4/5 (may get boosted to a 4.5, we'll see).
Sorry Vinny, hope I'm not too late. My December suggestions:
Sacrifice - Burned at the Stake (4:44) from Torment in Fire (1986)
Mutilator - Paranoic Command (3:43) from Immortal Force (1987)
Xentrix - Balance of Power (5:14) from Shattered Existence (1989)
Messiah - Akasha Chronicle (3:55) from Choir of Horrors (1991)
Further apologies, I haven't actually checked if all are available on Spotify due to the lateness of my submission. Sorry, again.
The new Apostle of Solitude album Until the Darkness Goes, released last Friday, sees the band back on track after the lacklustre (in my opinion) From Gold to Ash.
Hi Ben, could you please add the new Apostle of Solitude album, Until the Darkness Goes .
OK, not my area of expertise this one but for what it's worth here's mine:
1. Incantation - Diabolical Conquest (1998)
2. Entombed - Left Hand Path (1990)
3. Morbid Angel - Altars of Madness (1989)
4. Baphomet - Dead Shall Inherit (1992)
5. Dead Congregation - Promulgation of the Fall (2014)
6. Disma - Towards the Megalith (2011)
7. Bolt Thrower - The IVth Crusade (1992)
8. Incantation - Mortal Throne of Nazarene (1994)
9 Benediction - Transcend the Rubicon (1993)
10. Tomb Mold - Planetary Clairvoyance (2019)
Thanks Ben. I can assure you that all selections are equally important to me!
Ben, is there any way to make reviews private whilst compiling them, then making them public when they are finished. I often end up editing them time and time again and find it difficult to write a review in one sitting as time is often limited. I have a private list on RYM where I mainly compile reviews at the minute.
I don't much care for metalcore at all, but Trivium's previous feature release, In Waves, I actually found surprisingly listenable, so I was more than a little sceptical about Daniel's Nickelback jibe (I really don't like Nickelback). After listening to In the Court of the Dragon this evening though, I think he has a point. On several songs, but especially on Like a Sword Over Damocles, the shadow of Chad Kroeger is cast long. In fact, I swear a couple of tracks sound like Slipknot/Nickelback collaborations (no, this is unlikely to be a good thing!).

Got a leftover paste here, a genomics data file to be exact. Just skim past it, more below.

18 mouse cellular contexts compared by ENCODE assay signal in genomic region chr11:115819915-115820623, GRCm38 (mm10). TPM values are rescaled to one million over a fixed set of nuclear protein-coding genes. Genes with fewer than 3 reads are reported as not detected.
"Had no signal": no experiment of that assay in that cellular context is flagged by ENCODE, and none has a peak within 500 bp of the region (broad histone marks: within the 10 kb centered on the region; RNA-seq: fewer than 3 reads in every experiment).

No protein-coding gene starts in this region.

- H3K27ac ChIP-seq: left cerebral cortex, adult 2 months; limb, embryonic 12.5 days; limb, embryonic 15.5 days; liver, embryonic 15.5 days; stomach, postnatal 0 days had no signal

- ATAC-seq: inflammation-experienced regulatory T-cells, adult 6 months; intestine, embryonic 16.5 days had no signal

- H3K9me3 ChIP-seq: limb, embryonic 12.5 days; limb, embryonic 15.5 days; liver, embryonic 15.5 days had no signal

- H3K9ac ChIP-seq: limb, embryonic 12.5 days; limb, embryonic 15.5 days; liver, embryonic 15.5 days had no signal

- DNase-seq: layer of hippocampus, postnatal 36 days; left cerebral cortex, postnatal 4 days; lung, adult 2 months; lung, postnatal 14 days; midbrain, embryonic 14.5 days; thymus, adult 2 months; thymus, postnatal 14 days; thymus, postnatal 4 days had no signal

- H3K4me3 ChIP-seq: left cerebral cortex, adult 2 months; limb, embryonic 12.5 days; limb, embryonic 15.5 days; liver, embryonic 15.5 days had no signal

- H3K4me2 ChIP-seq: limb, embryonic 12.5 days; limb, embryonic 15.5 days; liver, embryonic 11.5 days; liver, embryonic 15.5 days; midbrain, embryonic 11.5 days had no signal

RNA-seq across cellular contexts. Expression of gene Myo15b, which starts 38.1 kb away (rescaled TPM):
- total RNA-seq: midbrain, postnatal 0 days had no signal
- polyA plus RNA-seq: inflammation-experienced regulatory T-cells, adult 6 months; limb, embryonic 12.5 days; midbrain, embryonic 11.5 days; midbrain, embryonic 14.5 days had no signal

Anyway that aside, following the unexpectedly positive experience I had with In Waves I found this disappointing. It feels like an album that has been written by market researchers, the songs optimised to sell the maximum number of t-shirts. I don't hate it - it isn't offensive enough to generate that much emotion - but it just ploughs a completely different furrow to what I personally find interesting in metal.
Well it's only an initial listen-through so far, but it seems that The Infinite continues to impress with the quality of it's monthly features. I'm gonna add Core to the albums by Lucid Planet, Altesia and Ne Obliviscaris that I've enjoyed hugely over recent months. I will endeavour to produce a review at some point after further spins. Great choice Andi.
Black Sabbath - "Mob Rules" (1981)
40 years young today!! I first heard this one through my best mate's older brother when I was in my early high school years back in the late 1980's & it's still my pick of the Dio-fronted Sabbath albums to this day. It's darker & heavier than the widely preferred but slightly more commercially focused "Heaven & Hell" which gives it the edge. Still sounds great all these years later too.
Agreed and Falling Off the Edge of the World is Sabbath's best Dio era track.
A new favorite track for me from 1914's new album, Where Fear and Weapons Meet. Genuinely affecting, especially leading up to Armistice Day, and one of the best anti-war songs ever.
Never fear Sonny. Your entries meant there was no need for me to hunt down War Metal tracks for inclusion. You covered that for me perfectly!
Yeah, I'm sorry about that Ben, but as our selections are intended to reflect our listening over the previous month and I had only been listening to war metal for my North-related fix, I ended up submitting only tracks from those albums. I will endeavour to be less of a dick in future as, now I've had a taste of compiling a list myself, I realise that it throws up additional challenges.
Suggestions for December:
Mare Cognitum - Occultated Temporal Dimensions (11:23) from Luminiferous Aether (2016)
Antaeus - Inner War (4:28) from Cut Your Flesh and Worship Satan (2000)
Marduk - Beast of Prey (4:07) from Panzer Division Marduk (1999)
I thought I'd forgotten to post my suggestions, but I've just noticed they are there.
The new album from much underrated Floridian death doomers Worm. If you like foetid-sounding death doom that sounds like it crawled out of some necrotic, ooze-filled swamp then these are your guys.
The closer and best track from the brand new Monolord album is a trad doom epic.
Managed seven of the nine features this month and enjoyed most of them. In order of awesomeness:
The North: Panopticon - Kentucky (2012) 5/5
The Fallen: Reverend Bizarre - III: So Long Suckers (2007) 4.5/5
The Pit: Kreator - Extreme Aggression (1989) 4.5/5
The Infinite: Ne Obliviscaris - Portal of I (2012) 4/5
The Guardians: Fates Warning - Night on Brocken (1984) 4/5
The Sphere: Lard - The Last Temptation of Reid (1990) 2.5/5
The Horde: Necrophagist - Epitaph (2004) I'm not going to rate this as I only listened to it once and so that would be unfair.